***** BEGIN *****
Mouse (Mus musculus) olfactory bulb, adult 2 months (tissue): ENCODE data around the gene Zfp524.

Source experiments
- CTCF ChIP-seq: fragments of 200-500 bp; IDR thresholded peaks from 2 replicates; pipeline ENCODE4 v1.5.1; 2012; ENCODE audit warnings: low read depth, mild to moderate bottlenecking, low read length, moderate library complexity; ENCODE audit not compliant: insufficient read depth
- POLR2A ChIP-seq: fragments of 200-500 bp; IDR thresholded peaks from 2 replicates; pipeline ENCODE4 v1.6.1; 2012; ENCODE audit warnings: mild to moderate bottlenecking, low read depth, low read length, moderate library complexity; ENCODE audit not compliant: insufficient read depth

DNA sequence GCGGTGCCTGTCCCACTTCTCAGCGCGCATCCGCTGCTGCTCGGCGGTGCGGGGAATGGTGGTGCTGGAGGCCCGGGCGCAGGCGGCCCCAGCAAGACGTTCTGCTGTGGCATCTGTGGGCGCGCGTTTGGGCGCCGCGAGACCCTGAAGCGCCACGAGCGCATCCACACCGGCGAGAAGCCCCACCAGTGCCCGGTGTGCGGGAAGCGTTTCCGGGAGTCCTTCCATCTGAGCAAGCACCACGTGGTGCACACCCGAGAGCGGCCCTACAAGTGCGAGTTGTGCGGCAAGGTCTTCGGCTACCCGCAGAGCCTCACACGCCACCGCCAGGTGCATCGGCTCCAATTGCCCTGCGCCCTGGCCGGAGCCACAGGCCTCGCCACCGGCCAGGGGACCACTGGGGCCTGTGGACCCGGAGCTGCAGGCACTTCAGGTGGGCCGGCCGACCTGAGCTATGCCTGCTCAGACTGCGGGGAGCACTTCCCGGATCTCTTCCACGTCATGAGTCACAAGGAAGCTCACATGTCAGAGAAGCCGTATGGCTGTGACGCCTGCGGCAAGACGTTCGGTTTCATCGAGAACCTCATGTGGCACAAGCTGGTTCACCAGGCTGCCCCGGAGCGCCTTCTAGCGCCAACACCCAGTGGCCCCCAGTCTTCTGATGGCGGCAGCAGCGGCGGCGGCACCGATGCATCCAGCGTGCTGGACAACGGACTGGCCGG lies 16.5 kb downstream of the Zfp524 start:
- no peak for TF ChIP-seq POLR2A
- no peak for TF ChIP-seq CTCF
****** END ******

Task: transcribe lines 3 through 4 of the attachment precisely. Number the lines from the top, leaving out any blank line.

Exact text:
- CTCF ChIP-seq: fragments of 200-500 bp; IDR thresholded peaks from 2 replicates; pipeline ENCODE4 v1.5.1; 2012; ENCODE audit warnings: low read depth, mild to moderate bottlenecking, low read length, moderate library complexity; ENCODE audit not compliant: insufficient read depth
- POLR2A ChIP-seq: fragments of 200-500 bp; IDR thresholded peaks from 2 replicates; pipeline ENCODE4 v1.6.1; 2012; ENCODE audit warnings: mild to moderate bottlenecking, low read depth, low read length, moderate library complexity; ENCODE audit not compliant: insufficient read depth